Memorandum submitted by British Nuclear
Fuels PLC (BNFL)
While carbon emissions from industry and the
electricity generation sector have been falling, they have risen
steadily in the transport sector. Indeed recent figures
show that energy consumption in the transport sector doubled between
1970 and 2004, with the aviation sector showing the strongest
growtha trebling of energy consumption over the same period.
Since transport is still dominated by petroleum
fuels, this growth in energy consumption represents a sustained
increase in carbon emissions, even accounting for the improvements
in vehicle efficiency, and is one of the reasons why UK emissions
are now rising in spite of commitments to reduce them substantially
over the coming decades.
Transport continues to be a major growth sector,
and is expected to remain so. This upward trend must therefore
be addressed urgently if the UK is going to achieve its long term
emission reduction objectives. However, the transport sector is
built around fossil fuels, so technological change is likely to
take many yearseven decadesto have a major impact.
We therefore urge the Committee to take a long-term approach to
the issue of carbon emissions from transport.
A switch to a hydrogen economy will increase demand
for electricity, which emphasises the need to increase the generation
share of nuclear and renewables.
Making public transport more attractive can
help reduce demand, but personal transport is likely to remain
significant. A step change in the transport sector will be needed
at some point, to move away from the internal combustion engine
if major reductions in greenhouse gas emissions are to be achieved.
As part of the hydrogen economy, the hydrogen fuel cell offers
the potential over coming decades to eliminate greenhouse gases
and other harmful emissions.
Moving to a hydrogen economy could generate
an enormous demand for hydrogen fuel. This could be produced from
electrolytic dissolution of water, by steam reforming or else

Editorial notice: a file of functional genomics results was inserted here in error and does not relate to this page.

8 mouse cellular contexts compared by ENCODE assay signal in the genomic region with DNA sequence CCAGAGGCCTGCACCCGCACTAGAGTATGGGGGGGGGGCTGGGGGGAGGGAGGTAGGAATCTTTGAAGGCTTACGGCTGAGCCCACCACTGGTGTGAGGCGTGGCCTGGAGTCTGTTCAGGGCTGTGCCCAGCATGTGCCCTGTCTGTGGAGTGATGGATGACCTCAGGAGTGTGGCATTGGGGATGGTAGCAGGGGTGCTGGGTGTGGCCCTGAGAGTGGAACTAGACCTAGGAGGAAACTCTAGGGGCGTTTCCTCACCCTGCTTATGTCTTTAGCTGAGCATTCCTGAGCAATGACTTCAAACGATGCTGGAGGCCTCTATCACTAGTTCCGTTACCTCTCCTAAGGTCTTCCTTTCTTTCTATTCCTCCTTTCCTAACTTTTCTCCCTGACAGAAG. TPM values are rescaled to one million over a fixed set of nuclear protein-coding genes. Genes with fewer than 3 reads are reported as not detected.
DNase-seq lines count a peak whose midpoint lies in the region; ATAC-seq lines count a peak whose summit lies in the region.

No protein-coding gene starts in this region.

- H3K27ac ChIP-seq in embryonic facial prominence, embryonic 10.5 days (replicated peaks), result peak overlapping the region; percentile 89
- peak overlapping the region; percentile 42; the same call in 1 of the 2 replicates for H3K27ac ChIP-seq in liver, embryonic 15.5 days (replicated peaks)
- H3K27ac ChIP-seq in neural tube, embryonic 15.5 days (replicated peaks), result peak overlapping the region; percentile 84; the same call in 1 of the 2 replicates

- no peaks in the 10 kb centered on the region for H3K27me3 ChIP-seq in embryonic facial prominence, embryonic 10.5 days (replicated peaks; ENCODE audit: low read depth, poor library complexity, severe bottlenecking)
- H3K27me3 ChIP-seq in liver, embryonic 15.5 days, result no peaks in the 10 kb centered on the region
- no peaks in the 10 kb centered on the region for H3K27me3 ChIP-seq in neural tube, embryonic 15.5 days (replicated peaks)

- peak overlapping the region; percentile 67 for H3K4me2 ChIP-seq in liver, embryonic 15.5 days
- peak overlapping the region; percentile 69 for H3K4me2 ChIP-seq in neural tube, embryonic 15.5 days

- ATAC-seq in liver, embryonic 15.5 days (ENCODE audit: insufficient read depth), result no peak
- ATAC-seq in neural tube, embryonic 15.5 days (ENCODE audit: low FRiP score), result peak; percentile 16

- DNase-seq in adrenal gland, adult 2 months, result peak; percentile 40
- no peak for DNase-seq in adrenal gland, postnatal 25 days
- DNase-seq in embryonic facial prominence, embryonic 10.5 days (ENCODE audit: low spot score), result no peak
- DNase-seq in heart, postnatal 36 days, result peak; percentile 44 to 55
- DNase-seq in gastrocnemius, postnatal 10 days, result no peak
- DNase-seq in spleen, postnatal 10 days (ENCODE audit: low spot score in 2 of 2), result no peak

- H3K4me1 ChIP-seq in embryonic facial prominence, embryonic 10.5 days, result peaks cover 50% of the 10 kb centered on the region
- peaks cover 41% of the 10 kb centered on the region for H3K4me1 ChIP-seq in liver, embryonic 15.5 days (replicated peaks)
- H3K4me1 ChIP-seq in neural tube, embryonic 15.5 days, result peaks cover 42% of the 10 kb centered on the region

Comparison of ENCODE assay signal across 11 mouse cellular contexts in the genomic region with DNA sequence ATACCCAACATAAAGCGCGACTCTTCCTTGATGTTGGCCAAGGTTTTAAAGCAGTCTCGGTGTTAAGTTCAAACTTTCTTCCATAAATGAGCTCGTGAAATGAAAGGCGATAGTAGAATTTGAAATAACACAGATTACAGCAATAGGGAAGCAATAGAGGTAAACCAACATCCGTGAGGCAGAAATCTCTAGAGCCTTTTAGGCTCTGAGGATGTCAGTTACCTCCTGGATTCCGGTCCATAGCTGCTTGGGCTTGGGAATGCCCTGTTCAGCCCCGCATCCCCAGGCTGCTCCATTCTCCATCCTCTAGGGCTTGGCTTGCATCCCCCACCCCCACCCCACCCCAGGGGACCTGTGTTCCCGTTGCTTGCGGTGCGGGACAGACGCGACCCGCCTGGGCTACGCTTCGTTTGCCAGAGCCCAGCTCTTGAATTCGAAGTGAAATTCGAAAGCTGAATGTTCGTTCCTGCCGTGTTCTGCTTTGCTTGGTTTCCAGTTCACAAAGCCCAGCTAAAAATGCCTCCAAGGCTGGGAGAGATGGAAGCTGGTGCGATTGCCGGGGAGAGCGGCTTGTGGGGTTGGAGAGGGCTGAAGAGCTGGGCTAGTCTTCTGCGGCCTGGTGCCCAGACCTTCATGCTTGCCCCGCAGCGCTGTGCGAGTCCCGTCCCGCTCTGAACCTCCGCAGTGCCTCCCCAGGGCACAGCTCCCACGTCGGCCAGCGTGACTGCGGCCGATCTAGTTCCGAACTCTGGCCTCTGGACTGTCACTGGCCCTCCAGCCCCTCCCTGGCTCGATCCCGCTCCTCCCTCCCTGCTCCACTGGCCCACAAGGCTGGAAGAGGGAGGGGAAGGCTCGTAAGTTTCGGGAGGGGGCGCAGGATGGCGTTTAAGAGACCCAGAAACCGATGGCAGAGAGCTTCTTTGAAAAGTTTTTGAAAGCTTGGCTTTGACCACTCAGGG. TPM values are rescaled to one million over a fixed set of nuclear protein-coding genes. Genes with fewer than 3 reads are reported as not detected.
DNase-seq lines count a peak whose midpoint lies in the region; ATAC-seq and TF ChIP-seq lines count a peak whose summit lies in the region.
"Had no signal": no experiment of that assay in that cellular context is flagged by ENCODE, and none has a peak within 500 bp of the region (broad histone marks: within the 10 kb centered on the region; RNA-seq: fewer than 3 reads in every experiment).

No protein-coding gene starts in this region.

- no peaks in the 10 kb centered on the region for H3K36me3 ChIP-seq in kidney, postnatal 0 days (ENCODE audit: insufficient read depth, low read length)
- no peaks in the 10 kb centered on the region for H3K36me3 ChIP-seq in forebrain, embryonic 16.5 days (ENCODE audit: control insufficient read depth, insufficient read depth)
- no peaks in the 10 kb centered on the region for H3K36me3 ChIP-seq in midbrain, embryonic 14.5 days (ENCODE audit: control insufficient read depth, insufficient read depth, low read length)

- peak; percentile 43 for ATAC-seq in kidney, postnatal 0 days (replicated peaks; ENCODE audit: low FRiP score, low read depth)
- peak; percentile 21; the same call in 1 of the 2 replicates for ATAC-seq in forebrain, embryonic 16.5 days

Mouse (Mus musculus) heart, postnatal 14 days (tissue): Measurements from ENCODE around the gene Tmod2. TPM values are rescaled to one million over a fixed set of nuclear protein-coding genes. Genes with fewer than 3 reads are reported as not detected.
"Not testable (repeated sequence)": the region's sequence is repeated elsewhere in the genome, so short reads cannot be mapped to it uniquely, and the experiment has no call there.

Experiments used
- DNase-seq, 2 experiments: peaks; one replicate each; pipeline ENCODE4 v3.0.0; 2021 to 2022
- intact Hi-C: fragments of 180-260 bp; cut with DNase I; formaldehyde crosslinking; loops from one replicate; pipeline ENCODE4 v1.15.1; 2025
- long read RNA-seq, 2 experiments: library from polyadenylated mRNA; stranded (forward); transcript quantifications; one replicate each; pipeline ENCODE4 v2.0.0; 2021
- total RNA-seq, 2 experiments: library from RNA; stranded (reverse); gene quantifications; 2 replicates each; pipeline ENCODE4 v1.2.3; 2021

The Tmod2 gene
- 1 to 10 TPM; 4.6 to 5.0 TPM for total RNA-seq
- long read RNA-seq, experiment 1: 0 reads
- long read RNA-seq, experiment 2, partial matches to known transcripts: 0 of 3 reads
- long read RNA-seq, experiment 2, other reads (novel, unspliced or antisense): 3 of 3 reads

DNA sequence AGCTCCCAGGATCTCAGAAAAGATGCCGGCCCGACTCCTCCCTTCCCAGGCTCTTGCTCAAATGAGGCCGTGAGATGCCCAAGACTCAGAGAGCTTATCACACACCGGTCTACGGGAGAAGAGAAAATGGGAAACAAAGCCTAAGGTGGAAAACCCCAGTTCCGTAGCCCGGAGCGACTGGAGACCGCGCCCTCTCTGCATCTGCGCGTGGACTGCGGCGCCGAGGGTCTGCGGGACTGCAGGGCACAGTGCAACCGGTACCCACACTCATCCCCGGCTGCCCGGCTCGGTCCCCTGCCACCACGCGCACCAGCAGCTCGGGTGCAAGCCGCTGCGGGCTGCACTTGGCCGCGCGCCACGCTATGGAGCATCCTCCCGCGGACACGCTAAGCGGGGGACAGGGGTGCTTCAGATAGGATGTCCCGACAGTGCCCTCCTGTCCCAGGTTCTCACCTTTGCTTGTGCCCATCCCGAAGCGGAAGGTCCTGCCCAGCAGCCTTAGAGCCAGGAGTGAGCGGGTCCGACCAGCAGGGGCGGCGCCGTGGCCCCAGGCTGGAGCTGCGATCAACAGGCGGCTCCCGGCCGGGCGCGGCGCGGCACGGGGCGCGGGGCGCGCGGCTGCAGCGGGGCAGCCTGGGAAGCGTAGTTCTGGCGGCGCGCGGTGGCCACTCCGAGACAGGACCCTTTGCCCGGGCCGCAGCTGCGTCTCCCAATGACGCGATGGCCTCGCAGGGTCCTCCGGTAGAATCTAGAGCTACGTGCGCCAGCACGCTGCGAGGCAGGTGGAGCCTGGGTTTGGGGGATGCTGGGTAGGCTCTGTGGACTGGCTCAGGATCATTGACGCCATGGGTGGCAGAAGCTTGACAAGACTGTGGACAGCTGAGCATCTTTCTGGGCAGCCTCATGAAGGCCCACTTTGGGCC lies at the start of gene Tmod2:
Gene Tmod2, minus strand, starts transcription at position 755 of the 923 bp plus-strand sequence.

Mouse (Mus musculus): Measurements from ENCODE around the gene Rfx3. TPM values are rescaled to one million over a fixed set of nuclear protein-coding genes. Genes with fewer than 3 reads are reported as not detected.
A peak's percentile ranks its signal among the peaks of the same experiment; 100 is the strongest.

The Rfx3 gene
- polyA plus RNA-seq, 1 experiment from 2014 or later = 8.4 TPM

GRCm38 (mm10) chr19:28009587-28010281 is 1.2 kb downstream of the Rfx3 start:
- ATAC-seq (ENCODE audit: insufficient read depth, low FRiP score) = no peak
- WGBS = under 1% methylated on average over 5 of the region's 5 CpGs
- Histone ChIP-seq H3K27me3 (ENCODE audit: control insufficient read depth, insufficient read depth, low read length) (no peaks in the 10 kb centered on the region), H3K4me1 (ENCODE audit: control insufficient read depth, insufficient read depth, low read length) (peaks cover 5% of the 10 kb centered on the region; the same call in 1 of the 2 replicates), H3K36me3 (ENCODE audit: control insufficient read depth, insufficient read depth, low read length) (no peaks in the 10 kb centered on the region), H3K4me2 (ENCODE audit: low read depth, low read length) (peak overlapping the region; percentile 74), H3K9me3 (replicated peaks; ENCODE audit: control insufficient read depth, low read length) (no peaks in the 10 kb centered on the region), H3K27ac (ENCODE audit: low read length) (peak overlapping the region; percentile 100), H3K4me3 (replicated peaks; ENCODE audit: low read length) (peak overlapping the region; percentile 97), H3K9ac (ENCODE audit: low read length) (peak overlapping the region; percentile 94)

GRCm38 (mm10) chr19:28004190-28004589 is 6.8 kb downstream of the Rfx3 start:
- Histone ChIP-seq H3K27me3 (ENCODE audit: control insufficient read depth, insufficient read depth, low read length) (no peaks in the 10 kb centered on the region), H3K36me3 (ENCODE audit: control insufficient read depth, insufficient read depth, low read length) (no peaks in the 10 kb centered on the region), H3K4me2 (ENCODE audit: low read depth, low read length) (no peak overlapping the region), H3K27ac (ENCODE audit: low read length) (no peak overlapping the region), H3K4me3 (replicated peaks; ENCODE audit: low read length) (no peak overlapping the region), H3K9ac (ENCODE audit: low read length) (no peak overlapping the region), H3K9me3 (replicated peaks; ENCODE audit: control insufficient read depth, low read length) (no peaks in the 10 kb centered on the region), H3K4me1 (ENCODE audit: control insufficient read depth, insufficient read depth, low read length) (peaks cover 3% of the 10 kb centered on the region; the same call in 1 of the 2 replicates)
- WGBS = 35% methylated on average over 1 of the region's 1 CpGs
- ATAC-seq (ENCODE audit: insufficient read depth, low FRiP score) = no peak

by direct chemical dissociation at high temperature. To keep life-cycle
greenhouse gas emissions low, renewables and nuclear should be
used to supply any electricity required. (If the high temperature
route is chosen, future high temperature reactors would be a particularly
effective means of achieving these temperatures.) But, if producing
sufficient electricity for conventional usage while reducing greenhouse
gas emissions by 60-80% is challenging, then the potentially huge
additional requirements for large-scale hydrogen emphasise the
need to use both renewables and nuclear energy. Effective large-scale
production would require continuous baseload power, which is best
supplied by nuclear means.
In this respect, the partnership of a hydrogen
economy driven primarily by nuclear power represents a win/win
situation. When consumer demand for electricity is high, nuclear
can operate reliably to generate large amounts of baseload power,
and when consumer demand falls away (eg overnight) the nuclear
electricity can be diverted to produce substantial quantities
of clean hydrogen for distribution to vehicle power systems.
Such an approach also helps renewable technologies
overcome the issues of variable output. A switch to a hydrogen
economy, using low-carbon electricity for hydrogen production,
will have the benefit of disconnecting the end user demand from
the time of electricity production. Hydrogen fuel will be, in
essence, an energy storage medium. One of the key challenges associated
with renewable generation may be removed if hydrogen production
plant can utilise an intermittent and variable electricity input.
Using electricity for hydrogen production could
also help support a higher level of nuclear generation capacity.
Nuclear plant run best in baseload modewhich would be ideal
for large-scale hydrogen production. Nuclear plant can be built
to power hydrogen production plants round the clock at the very
high availability that modern plant offers.
5 UK Energy Sector Indicators 2005; DTI, July 2005 Back